Under the GDPR, users have the right to view their data. You can generate an export of a user’s data via Tools > Export Personal Data. Enter the email address of the user. WordPress will collect all the data from that user and generate a ZIP file. Our plugin is hooking into that process, and any user-specific data WP Optin Wheel stores will be included in the export.

A user’s right to be forgotten

The GDPR states that visitors can request you to hard-delete their data. You can do this by navigating to Tools > Erase Personal Data. Any data we keep in your WordPress database on the user will be removed.

Note that our plugin only deletes records stored in your WP database. If you connect your wheel to a 3rd party integration, you will have to delete their data manually there.

There’s a drawback to complying to deletion requests: if your wheels are only allowing users to play once, our system can no longer find & identify this user so it will allow them to play again.

Cookies & storage

If you are using the wheel via its shortcode, you can ignore this section. No cookies are set when the shortcode is used.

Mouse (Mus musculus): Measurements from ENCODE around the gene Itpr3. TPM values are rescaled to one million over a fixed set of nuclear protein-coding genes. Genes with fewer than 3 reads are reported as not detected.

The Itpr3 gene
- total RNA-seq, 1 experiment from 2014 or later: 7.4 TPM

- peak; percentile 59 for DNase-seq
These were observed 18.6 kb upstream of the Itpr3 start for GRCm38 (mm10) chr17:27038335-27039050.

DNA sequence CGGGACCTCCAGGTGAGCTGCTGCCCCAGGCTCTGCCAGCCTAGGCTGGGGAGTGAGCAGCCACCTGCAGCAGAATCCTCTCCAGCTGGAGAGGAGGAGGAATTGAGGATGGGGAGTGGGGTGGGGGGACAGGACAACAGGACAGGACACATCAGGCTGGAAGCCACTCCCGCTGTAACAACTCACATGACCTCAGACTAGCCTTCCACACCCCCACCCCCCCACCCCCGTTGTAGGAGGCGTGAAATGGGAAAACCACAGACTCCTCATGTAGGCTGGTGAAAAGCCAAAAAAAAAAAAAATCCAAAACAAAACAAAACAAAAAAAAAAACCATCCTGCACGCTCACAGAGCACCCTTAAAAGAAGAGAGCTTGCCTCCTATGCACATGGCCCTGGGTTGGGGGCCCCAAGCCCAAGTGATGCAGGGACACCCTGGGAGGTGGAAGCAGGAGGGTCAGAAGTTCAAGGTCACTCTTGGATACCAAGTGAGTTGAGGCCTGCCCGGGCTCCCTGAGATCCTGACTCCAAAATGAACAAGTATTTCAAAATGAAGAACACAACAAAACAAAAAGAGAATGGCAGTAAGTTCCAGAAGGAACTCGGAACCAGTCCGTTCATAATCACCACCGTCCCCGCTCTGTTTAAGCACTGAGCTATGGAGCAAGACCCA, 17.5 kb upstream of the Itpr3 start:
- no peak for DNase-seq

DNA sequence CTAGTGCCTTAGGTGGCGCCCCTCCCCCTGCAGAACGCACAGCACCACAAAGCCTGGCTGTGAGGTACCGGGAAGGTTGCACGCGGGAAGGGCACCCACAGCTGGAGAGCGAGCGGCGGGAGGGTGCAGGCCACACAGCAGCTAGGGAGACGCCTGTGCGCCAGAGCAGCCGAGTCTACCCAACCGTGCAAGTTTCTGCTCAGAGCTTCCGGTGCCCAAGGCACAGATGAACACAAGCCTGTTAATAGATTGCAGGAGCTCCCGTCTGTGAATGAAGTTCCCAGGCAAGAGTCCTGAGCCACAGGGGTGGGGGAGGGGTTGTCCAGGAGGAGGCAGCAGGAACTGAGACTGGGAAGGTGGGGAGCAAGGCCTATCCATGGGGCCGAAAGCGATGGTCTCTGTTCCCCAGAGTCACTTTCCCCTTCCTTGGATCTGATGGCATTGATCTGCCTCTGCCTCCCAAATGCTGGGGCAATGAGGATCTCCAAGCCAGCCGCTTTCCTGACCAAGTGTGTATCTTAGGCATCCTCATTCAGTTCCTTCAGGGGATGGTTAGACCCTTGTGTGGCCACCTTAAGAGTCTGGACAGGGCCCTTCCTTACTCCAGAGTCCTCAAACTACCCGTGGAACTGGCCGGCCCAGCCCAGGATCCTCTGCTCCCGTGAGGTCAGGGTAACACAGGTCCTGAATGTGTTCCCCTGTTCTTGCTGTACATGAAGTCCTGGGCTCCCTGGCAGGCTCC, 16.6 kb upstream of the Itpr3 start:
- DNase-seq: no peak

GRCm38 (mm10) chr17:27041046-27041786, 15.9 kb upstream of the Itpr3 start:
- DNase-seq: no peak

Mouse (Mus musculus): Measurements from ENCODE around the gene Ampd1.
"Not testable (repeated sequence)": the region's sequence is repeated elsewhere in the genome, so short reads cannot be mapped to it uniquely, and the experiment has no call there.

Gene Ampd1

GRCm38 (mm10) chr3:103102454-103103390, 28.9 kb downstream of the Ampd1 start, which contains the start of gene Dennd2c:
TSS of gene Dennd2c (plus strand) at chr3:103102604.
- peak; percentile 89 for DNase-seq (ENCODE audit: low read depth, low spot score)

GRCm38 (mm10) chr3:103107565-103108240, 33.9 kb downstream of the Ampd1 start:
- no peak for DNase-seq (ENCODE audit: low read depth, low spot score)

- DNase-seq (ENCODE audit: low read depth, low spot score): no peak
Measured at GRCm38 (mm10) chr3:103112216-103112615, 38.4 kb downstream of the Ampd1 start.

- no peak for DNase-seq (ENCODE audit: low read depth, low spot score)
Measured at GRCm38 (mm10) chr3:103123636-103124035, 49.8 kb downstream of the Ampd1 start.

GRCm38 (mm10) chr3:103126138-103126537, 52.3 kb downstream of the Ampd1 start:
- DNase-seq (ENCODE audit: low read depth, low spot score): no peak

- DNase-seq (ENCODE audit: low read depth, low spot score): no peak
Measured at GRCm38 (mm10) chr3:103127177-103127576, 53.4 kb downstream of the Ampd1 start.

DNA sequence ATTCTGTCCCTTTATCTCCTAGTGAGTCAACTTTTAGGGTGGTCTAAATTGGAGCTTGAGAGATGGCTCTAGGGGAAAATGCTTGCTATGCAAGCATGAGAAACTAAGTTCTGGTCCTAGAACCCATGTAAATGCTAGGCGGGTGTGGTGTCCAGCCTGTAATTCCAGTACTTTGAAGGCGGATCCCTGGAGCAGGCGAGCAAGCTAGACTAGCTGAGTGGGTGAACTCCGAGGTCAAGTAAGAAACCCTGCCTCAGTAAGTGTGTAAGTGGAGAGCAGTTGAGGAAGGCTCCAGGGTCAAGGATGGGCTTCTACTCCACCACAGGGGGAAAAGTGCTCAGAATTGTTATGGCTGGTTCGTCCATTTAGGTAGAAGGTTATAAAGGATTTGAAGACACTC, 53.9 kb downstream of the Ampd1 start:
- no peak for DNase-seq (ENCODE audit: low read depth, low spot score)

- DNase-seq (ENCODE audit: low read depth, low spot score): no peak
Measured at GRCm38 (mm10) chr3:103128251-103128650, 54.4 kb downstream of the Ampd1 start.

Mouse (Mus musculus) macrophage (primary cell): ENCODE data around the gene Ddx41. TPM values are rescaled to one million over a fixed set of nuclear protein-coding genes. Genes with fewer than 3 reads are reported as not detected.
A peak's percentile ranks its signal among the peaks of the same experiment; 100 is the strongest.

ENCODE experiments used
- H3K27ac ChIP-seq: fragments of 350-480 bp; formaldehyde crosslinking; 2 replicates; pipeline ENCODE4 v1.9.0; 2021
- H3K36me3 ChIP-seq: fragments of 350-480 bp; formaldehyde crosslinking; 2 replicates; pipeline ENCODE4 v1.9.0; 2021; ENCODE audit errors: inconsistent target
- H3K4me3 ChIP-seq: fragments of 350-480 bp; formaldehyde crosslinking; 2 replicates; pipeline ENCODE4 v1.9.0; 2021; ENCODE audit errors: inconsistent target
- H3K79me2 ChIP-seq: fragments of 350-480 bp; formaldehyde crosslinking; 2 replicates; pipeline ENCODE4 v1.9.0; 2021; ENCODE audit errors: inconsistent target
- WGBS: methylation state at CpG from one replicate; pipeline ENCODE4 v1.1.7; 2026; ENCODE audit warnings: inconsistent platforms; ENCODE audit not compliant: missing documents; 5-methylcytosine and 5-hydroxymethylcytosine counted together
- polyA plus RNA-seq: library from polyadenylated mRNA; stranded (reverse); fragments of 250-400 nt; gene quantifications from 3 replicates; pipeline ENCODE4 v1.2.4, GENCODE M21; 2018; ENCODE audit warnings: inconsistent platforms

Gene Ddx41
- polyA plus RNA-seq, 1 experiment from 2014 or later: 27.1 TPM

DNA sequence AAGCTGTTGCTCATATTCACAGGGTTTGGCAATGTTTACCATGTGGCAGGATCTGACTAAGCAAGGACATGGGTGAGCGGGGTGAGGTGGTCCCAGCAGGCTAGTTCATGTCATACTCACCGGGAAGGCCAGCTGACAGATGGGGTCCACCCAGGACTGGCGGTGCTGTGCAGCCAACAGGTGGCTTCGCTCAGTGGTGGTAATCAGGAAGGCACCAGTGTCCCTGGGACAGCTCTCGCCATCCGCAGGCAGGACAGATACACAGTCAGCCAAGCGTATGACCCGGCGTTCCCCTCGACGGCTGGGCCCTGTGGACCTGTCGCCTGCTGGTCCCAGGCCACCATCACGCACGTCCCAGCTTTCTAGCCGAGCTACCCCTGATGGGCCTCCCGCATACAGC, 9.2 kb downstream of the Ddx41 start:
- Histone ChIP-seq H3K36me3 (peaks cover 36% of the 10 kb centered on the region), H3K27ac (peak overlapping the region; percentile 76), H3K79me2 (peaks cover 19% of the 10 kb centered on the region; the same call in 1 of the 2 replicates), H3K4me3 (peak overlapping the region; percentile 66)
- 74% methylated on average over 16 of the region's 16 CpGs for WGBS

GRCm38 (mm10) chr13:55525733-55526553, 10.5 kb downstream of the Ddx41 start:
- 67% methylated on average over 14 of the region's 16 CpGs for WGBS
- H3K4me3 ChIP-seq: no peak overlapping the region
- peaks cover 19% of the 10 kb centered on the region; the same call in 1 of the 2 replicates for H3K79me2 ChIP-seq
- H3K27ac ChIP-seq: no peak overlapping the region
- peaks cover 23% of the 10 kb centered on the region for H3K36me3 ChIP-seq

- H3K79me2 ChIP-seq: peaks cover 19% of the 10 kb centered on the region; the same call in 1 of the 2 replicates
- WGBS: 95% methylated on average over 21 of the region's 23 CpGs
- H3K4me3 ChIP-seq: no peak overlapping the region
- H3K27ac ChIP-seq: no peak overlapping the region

WP Optin Wheel uses a cookie to prevent visitors from seeing the wheel’s popup until they are allowed to see it again (depending on your wheel settings). The following cookie is set by the plugin:

  • Name: wof-XX, where XX is the ID of your wheel. Example: wof-129.
  • Value: 1.
  • Expiry: depends on your wheel’s settings.
  • Use of the cookie: to help determine whether or not the user is allowed to see the wheel on the frontend. If the cookie is set, it means the user has already seen the wheel’s popup and it should not be shown again.


In addition to using cookies, we may also use the browser’s storage capabilities (sessionStorage or localStorage) to prevent people from seeing the popup when they shouldn’t.

Cookies & the EU

While the GDPR is not a cookie law, current EU guidelines (called the ePrivacy directive) state that cookies should be used sparingly and only strictly necessary cookies (“functional cookies”) can be used without consent. Other cookies need the visitor’s consent before they can be placed. It’s debatable whether or not the cookie set by our plugin can be considered “strictly necessary”. To be safe, this probably shouldn’t be considered a strictly necessary cookie, as a popup is never a necessity on a website.

It is unclear if the guidelines target all cookies, or only cookies containing personal (traceable) information. Our cookie only contains a bit (“1”) as a value – which can’t really be used to track back to this specific visitor – but we’re unsure if this means it is exempt from the guidelines.